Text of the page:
Why isn’t Clethodium Fixing my Volunteer Corn ?

Sometimes chemistries don’t work well together. When one chemical prevents another from working as intended this is known as antagonism.  One of the more common instances of this occurring in 2019 is in the case of using clethodium with Dicamba and 2-4D to deal with volunteer corn in soybeans.

In biochemistry, antagonism is the inhibition of or interference with the action of one substance or organism by another. Simply put, clethodium can’t do its job when paired with certain chemistries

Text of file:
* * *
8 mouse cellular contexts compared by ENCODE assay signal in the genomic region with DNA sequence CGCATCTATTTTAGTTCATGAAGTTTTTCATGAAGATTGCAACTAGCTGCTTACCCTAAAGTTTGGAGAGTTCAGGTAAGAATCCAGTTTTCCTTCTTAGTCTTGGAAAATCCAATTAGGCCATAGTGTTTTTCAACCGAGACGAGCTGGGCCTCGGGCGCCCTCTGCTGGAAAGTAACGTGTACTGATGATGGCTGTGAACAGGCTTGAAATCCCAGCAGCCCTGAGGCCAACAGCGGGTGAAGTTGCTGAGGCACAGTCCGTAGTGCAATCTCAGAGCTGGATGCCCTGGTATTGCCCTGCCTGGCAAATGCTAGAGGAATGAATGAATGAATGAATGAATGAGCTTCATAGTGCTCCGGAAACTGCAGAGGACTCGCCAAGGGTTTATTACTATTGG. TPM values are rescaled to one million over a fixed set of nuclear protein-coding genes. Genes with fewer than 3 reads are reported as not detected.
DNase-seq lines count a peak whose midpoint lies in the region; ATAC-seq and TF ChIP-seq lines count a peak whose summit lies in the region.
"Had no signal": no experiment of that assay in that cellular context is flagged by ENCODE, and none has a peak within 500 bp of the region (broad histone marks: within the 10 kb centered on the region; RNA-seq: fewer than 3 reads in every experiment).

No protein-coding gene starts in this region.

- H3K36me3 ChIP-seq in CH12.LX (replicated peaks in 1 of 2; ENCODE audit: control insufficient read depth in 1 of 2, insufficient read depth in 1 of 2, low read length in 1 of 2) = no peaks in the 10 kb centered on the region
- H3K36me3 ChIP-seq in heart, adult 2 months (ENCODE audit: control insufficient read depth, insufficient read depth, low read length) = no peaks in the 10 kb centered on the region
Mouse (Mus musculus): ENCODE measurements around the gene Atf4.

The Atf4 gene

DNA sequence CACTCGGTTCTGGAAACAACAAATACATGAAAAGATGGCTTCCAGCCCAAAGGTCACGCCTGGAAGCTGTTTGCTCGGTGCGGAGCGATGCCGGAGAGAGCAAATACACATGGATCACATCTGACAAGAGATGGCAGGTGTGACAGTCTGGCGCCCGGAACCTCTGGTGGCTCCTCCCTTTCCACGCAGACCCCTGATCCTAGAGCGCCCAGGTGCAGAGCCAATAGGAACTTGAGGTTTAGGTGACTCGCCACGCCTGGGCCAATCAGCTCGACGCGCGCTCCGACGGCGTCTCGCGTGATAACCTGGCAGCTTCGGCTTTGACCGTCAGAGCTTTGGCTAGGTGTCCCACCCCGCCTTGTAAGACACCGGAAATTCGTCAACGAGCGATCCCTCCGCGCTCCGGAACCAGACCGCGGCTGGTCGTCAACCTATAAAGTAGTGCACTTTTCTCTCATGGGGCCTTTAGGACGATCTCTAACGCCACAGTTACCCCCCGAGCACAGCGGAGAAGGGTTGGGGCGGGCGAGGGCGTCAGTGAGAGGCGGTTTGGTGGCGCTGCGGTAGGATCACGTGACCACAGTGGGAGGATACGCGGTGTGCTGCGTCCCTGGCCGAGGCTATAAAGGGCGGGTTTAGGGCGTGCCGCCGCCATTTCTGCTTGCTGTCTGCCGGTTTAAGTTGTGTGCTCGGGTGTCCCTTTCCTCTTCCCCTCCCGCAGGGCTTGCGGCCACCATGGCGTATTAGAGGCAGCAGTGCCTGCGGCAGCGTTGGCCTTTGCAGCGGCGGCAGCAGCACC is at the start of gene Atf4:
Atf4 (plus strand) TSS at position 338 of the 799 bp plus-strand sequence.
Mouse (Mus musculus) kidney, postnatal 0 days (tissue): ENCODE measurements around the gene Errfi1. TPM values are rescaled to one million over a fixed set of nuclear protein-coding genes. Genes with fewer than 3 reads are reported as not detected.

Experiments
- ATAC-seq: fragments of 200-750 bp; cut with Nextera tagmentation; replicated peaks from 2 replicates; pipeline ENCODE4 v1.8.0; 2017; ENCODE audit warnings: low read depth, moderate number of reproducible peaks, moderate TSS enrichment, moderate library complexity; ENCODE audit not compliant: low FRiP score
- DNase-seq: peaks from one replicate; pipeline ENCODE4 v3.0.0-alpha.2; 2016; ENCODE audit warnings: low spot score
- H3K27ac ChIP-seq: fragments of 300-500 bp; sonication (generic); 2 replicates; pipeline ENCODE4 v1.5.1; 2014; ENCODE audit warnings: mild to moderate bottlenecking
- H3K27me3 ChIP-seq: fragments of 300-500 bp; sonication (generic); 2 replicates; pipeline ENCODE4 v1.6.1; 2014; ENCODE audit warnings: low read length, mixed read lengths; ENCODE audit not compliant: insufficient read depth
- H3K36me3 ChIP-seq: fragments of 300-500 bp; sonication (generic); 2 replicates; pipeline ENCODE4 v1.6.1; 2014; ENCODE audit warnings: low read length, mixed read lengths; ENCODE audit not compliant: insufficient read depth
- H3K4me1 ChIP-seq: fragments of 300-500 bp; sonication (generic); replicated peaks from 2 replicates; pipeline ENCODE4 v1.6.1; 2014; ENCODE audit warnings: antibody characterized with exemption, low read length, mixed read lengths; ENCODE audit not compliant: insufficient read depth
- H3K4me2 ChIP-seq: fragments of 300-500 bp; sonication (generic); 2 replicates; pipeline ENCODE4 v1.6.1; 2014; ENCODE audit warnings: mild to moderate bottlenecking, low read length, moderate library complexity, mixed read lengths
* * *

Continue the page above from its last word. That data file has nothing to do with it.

There are a variety of elements working against us when we attempt to control Volunteer Corn while spraying Dicamba:

  • TTI nozzels create larger droplets which decrease uniform coverage
  • DRAs in Dicamba load increase droplet size
  • An absence of AMS in Dicamba load due to regulations

Group 15 chemistries, like Warrant, have also been said to antagonize Clethodim.

3 Keys to Successful Applications:

  • Crop oil is an absolute must in mix with a Dicamba load. A heavier rate provides a better kill
  • Enlist nozzles and adjuvants have been shown to work better for clethodim
  • A spray volume of 20 GPA is ideal
  • Fusilade doesn’t have antagonism with clethodim and is a possible alternative.

Contact your Co-Alliance Agronomy team member if you’re experiencing frustrations with volunteer corn.